Thursday, February 19, 2009

The Backup Tool

In my previous blog entry I wrote an overview of an in-house backup solution which seems to be a good enough replacement for over 90% of backups currently done by Netbackup in our environment. I promised to show some examples on how it actually works. I can't give you output from a live system so will show some examples from a test one. Let's go thru couple of examples then.

Please keep in mind that it is still more like a working prototype than a finished product (and it will most certainly stay that way to some extend).


To list all backups (I run this on an empty system)
# backup -l
CLIENT NAME REFER USED RATIO RETENTION

Let's run a backup for a client mk-archive-1.test

# backup -c mk-archive-1.test
Creating new file system archive-2/backup/mk-archive-1.test
Using generic rules file: /archive-2/conf/standard-os.rsync.rules
Using client rules file: /archive-2/conf/mk-archive-1.test.rsync.rules
Starting rsync
Creating snapshot archive-2/backup/mk-archive-1.test@rsync-2009-02-19_15:11--2009-02-19_15:14
Log file: /archive-2/logs/mk-archive-1.test.rsync.2009-02-19_15:11--2009-02-19_15:14
#

Above you can see that it uses to config files - one is a global file describing includes/excludes which are run for all clients and the second file which describes an include/exclude file for that specific client. In many cases you don't need to create that file - the tool will create an empty one for you.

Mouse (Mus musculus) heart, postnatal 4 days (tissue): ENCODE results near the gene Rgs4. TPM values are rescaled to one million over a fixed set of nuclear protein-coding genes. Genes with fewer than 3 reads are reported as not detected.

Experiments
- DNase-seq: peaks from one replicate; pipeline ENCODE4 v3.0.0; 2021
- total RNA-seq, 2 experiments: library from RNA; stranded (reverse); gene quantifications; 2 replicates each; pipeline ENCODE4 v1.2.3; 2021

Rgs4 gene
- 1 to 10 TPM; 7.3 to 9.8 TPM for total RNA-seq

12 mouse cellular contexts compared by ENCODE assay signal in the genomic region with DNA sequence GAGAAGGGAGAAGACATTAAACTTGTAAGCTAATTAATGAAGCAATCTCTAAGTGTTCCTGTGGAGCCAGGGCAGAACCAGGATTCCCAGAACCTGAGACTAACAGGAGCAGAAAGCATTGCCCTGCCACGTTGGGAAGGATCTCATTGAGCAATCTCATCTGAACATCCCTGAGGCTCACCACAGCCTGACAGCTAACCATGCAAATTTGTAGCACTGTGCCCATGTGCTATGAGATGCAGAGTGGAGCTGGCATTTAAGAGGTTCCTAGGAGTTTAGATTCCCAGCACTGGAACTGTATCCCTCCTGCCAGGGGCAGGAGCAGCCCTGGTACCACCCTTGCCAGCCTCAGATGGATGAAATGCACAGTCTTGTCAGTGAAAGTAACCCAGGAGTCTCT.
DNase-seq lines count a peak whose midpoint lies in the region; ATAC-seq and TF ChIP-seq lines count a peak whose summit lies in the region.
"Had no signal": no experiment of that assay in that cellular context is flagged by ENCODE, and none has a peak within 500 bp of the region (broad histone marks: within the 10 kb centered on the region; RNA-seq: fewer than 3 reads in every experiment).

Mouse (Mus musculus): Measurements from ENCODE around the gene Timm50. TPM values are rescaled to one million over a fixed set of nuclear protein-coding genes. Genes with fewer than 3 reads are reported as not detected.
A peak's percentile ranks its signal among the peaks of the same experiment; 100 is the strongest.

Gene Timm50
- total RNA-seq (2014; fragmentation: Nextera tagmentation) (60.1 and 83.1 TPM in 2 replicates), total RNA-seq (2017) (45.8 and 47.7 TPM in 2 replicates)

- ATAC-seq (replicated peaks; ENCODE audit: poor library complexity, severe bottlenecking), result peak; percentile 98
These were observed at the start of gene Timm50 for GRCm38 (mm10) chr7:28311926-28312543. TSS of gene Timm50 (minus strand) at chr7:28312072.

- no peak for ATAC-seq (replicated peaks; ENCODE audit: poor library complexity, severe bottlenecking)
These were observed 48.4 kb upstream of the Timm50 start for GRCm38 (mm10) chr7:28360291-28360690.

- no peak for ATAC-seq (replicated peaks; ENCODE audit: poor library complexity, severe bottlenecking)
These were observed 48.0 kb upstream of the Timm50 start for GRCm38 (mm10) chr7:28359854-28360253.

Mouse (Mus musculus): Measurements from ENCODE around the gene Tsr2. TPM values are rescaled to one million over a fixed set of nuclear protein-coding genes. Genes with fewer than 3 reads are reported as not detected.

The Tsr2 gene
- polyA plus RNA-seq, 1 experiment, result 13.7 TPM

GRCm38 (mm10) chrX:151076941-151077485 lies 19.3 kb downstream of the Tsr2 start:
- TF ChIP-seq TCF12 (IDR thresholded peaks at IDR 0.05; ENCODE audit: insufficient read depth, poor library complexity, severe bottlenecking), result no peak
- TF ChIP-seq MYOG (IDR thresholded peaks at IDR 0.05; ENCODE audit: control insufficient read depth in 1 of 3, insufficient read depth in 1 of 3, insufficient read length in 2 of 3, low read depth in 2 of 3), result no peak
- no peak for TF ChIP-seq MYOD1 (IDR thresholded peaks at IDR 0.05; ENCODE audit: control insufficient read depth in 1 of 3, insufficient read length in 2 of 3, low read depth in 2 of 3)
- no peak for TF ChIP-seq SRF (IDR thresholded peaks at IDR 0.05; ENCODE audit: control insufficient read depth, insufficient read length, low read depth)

Let's list all our backups then.

# backup -lv
CLIENT NAME REFER USED RATIO RETENTION
mk-archive-1.test 1.15G 1.15G 1.75x 35 (global)
mk-archive-1.test@rsync-2009-02-19_15:11--2009-02-19_15:14 1.15G 0 1.75x
#

The snapshot definies a backup and I put the start and end date of the backup in its name.

If you want to schedule a backup from a cron you do not need any verbose output - there is an option "-q" which keeps the tool quiet.

# backup -q -c mk-archive-1.test
#
# backup -lv
CLIENT NAME REFER USED RATIO RETENTION
mk-archive-1.test 1.15G 1.16G 1.75x 35 (global)
mk-archive-1.test@rsync-2009-02-19_15:11--2009-02-19_15:14 1.15G 6.63M 1.75x
mk-archive-1.test@rsync-2009-02-19_15:16--2009-02-19_15:16 1.15G 0 1.75x
#


Now lets change the retention policy for the client to 15 days.

# backup -c mk-archive-1.test -e 15
#
# backup -lv
CLIENT NAME REFER USED RATIO RETENTION
mk-archive-1.uk.test 1.15G 1.16G 1.75x 15 (local)
mk-archive-1.uk.test@rsync-2009-02-19_15:11--2009-02-19_15:14 1.15G 6.63M 1.75x
mk-archive-1.uk.test@rsync-2009-02-19_15:16--2009-02-19_15:16 1.15G 0 1.75x
#


To start an expiry process of old backups (not that there is something to expire on this empty system...):

# backup -E

Expiry started on : 2009-02-19_17:21
Expiry finished on : 2009-02-19_17:21
Global retention policy : 35
Total number of deleted backups : 0
Total number of preserved backups : 0
Log file : /archive-2/logs/retention_2009-02-19_17:21--2009-02-19_17:21

You can also expire all backups or for a specific client according to a global and a client specific retention policies, you can generate reports, list all currently active backups, etc. The current usage information for the tool looks like:


# backup -h

usage: backup {-c client_name} [-r rsync_destination] [-hvq]
backup [-lvF]
backup [-Lv]
backup {-R date} [-v]